After the accident it was discovered that the plaintiff had a mental illness diagnosed as schizophrenia, and also was afflicted to some degee with muscular dystrophy. The psychiatrist who examined him testified that in his opinion the boy had in all probability been guided by an insane delusion that a voice told him to get on the tracks as a test of his faith in God and that the boy had obeyed this prompting, apparently believing that no harm would befall him, when this tragic accident occurred.
We share the sympathy of all concerned for this unfortunate boy. And we are not in disagreement with the proposition suggested by plaintiff that "one having an opportunity by the exercise of proper care to avoid injuring another must do so notwithstanding the latter has placed himself in a situation of danger by his own negligence" if such rule is applied under proper circumstances. But it is subject to limitations which prevent plaintiff from recovering under the facts here presented.
The motorman or engineer operating a train may assume, and act in reliance on the assumption, that a person on or approaching a crossing is in possession of his natural faculties and aware of the situation, including the fact that a train is a large and cumbersome instrumentality which is difficult to stop, and that the person will exercise ordinary care and take reasonable precautions for his own safety. If, consistent with his duty of due care, anything appears so that he either knows or should know that there is a likelihood of danger to a person near the tracks, it becomes his duty to use all reasonable efforts to give warnings, to slacken his speed, and if possible, to stop in time to avert an accident. The duty is measured by the exigencies of the occasion. For instance, danger would be more readily apprehended if the person on or near the tracks were a small child, or some one possessing an obvious limitation or disability.
74 C.J.S., Railroads, § 751(b).
44 Am.Jur., Railroads, § 509.
For a Utah case recognizing this distinction see Palmer v. Oregon Short Line R. Co., 34 Utah 466, 98 P. 689.
The only thing unusual to be observed about the plaintiff was that he persisted in remaining on the tracks as the train approached. The fact that his ailments were of such a nature as not to be readily discernible to the crew as they approached the crossing militates against the plaintiff's argument that they should have realized at an earlier instant that something was wrong with him and that he was not going to get off the tracks. It is well known that youngsters sometimes engage in pranks. Mr. Skeen, defendant's trolley man, testified that when plaintiff stood on the track at 100 yards it was not "startling or unusual." It doesn't seem entirely unreasonable for the crew to have believed momentarily that the plaintiff would heed the signals and move or jump off the track before the train actually hit him. Even so, the motorman made a partial application of the air brakes, and the warning signals above described were commenced. At 50 yards the motorman realized that there was a likelihood that the plaintiff might not attempt to move. At that time he did make every possible effort to come to an emergency stop. It is indeed possible that if the motorman had been a person of unusual perspicacity he might have guessed that something was wrong at an earlier instant. But even though extraordinary skill, caution and foresight are to be admired, the law does not demand such standard of conduct. The test is to be applied on the basis of foresight and not of hindsight. That is, as the picture appeared to the motorman at the time, did his conduct meet the standard of care for the ordinary, reasonable and prudent person under the circumstances, which includes his skill and experience as a motorman. The trial court has found that it did. We do not believe that the actions disclosed by the evidence are so far outside the standard of due care that reasonable minds could not so conclude.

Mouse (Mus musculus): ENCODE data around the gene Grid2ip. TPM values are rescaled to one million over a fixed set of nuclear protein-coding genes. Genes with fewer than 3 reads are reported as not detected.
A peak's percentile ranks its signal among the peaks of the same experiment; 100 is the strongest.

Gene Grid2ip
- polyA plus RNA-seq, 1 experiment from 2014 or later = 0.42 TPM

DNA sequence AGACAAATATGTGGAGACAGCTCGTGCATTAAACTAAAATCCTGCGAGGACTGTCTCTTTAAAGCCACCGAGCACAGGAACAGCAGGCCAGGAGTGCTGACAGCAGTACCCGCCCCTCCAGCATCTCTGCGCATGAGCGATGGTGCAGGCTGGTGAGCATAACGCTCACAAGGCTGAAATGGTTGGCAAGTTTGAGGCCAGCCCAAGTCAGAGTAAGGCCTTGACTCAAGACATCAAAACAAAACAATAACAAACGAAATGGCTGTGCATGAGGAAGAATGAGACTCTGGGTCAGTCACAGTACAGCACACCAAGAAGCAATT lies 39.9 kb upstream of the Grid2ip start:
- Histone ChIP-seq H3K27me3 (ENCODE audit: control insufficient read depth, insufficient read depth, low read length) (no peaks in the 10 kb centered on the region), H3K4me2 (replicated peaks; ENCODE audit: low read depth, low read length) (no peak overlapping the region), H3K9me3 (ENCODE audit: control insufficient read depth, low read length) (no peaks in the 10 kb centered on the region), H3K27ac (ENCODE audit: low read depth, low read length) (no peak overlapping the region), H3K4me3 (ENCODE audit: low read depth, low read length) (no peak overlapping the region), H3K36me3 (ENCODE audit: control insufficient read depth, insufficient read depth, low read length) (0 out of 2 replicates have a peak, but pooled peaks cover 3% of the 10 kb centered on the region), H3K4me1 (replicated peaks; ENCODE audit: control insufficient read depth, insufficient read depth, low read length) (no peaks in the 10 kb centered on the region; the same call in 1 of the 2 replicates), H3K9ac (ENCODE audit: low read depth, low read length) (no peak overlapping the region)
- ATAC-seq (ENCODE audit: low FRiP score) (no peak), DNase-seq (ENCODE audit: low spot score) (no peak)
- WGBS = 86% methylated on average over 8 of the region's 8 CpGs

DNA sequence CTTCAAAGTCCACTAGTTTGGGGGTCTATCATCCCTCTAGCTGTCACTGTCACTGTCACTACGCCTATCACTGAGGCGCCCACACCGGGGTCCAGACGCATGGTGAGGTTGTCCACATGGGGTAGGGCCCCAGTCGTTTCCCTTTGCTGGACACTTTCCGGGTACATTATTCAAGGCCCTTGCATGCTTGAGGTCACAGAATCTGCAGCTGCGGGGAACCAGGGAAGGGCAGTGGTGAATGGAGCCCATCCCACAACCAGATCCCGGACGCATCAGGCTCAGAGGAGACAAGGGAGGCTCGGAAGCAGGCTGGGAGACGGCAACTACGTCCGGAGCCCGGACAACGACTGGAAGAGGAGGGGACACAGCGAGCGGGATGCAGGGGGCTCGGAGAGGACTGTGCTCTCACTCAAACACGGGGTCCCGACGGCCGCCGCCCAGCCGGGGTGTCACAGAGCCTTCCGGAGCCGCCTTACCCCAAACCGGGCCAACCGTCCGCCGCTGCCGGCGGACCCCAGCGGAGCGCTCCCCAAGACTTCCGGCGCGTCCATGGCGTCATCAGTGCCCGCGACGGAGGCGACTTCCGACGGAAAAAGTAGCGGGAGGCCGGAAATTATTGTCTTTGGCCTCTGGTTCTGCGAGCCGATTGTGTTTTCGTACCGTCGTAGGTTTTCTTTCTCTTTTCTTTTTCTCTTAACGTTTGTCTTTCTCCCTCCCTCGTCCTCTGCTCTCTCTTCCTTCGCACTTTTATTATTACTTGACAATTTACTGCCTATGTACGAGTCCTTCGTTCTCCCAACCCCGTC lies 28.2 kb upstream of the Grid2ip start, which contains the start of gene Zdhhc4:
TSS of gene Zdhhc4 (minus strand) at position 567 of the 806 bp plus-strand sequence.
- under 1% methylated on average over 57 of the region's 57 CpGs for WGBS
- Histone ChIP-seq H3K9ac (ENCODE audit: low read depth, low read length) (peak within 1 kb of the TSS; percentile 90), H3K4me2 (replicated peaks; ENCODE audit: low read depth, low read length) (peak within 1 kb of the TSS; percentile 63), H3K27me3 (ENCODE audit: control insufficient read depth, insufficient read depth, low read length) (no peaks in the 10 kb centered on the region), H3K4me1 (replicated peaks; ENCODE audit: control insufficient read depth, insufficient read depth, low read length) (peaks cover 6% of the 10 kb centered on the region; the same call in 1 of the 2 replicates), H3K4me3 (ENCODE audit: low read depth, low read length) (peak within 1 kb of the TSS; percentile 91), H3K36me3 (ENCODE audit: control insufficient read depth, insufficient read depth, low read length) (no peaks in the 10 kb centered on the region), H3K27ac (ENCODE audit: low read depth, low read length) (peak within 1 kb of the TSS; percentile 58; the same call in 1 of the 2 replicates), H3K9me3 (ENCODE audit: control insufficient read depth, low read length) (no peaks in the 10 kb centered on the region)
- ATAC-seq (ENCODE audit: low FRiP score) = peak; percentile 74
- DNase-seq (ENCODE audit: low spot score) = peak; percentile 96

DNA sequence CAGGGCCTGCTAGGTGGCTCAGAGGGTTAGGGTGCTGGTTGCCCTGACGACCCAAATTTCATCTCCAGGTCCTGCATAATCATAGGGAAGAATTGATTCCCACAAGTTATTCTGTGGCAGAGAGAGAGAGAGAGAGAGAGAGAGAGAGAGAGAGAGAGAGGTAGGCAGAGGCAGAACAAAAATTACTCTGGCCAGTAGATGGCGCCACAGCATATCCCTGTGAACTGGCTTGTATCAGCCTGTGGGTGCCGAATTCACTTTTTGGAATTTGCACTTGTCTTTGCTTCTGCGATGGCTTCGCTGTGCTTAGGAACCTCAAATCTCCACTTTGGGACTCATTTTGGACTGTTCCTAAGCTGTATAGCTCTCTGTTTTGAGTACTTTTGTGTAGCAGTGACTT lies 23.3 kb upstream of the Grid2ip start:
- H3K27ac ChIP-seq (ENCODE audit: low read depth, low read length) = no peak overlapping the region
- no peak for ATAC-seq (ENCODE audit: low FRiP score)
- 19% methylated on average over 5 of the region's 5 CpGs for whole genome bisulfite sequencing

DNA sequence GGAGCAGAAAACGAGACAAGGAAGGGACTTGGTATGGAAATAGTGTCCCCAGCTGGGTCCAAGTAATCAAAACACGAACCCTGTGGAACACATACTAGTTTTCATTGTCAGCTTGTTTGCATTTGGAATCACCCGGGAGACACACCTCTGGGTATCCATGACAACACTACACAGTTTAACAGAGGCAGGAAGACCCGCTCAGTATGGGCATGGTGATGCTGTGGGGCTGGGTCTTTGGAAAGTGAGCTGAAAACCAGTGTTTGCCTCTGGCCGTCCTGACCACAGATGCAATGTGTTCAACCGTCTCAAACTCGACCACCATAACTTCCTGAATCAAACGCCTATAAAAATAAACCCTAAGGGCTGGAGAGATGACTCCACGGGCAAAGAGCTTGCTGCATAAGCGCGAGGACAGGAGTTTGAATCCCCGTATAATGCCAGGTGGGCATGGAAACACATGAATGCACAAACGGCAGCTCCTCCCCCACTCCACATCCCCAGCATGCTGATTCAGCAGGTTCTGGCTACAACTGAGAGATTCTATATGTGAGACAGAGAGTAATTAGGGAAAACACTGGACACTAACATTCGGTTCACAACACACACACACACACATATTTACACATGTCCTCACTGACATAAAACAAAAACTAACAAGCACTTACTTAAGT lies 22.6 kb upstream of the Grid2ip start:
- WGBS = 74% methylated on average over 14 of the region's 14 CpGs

Prosser, Torts, Section 36.
Error is also assigned for failure to admit testimony on another theory of negligence to the effect that the train was overloaded, thus preventing the motorman from being able to stop the train in time. There are two reasons why the trial court was correct in refusing admission of such evidence: (1) That issue was not set up as an issue of fact in the pleadings, at the pre-trial or in the pre-trial order. It may be that this could have been remedied during the trial but such was not done. (2) No proper foundation was laid for the admission of the proffered testimony.
The cross appeal assails the trial court's finding that the plaintiff was not guilty of contributory negligence "since his mental illness rendered it impossible for him to exercise due care for his own safety." We do not question the rule upon which the trial court based its determination that a plaintiff will not be held guilty of contributory negligence if he was unable to appreciate the danger. However, in view of the fact that this cause is effectively disposed of by reason of our affirmance of the finding of the trial court that the defendant was not negligent, it is unnecessary for us to review the contentions of the parties as to whether the plaintiff was able to comprehend the danger he confronted under the facts here.
Knox v. Snow, Utah, 229 P.2d 874; 65 C.J.S., Negligence, § 141.
Affirmed. Costs to respondent.
McDONOUGH, C. J., and WADE, J., concur.
WORTHEN, J., concurs in the result.
I concur except as to that portion of the main opinion having to do with Rule 41(b). I have no quarrel with the rule itself, but I do not believe that because it permits the trial judge to find the facts on motion for dismissal at the end of plaintiff's case, that it imposes on this court any obligation to review the evidence any differently than we did where formerly a motion to dismiss was granted, i. e., in a light most favorable to plaintiff. To construe the rule as has the main opinion would lead to a situation where two cases factually identical could be determined differently if one were tried to the court and the other to a jury. I do not believe the rules, which every one seems to say are for the purpose of doing justice, would contemplate such an unusual and actually unfair result.